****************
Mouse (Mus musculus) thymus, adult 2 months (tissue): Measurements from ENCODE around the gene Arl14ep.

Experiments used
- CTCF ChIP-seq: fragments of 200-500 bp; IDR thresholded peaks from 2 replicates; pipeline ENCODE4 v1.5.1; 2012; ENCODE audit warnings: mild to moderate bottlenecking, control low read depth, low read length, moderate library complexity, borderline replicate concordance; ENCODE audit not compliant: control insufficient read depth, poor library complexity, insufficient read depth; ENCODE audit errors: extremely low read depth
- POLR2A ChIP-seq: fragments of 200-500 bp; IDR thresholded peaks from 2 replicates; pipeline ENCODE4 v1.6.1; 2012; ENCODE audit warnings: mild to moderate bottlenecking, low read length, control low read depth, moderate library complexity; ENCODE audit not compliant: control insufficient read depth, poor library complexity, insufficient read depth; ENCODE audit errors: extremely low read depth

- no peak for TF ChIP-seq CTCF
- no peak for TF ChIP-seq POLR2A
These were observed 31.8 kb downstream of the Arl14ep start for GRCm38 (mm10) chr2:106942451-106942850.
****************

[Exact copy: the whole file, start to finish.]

Mouse (Mus musculus) thymus, adult 2 months (tissue): Measurements from ENCODE around the gene Arl14ep.

Experiments used
- CTCF ChIP-seq: fragments of 200-500 bp; IDR thresholded peaks from 2 replicates; pipeline ENCODE4 v1.5.1; 2012; ENCODE audit warnings: mild to moderate bottlenecking, control low read depth, low read length, moderate library complexity, borderline replicate concordance; ENCODE audit not compliant: control insufficient read depth, poor library complexity, insufficient read depth; ENCODE audit errors: extremely low read depth
- POLR2A ChIP-seq: fragments of 200-500 bp; IDR thresholded peaks from 2 replicates; pipeline ENCODE4 v1.6.1; 2012; ENCODE audit warnings: mild to moderate bottlenecking, low read length, control low read depth, moderate library complexity; ENCODE audit not compliant: control insufficient read depth, poor library complexity, insufficient read depth; ENCODE audit errors: extremely low read depth

- no peak for TF ChIP-seq CTCF
- no peak for TF ChIP-seq POLR2A
These were observed 31.8 kb downstream of the Arl14ep start for GRCm38 (mm10) chr2:106942451-106942850.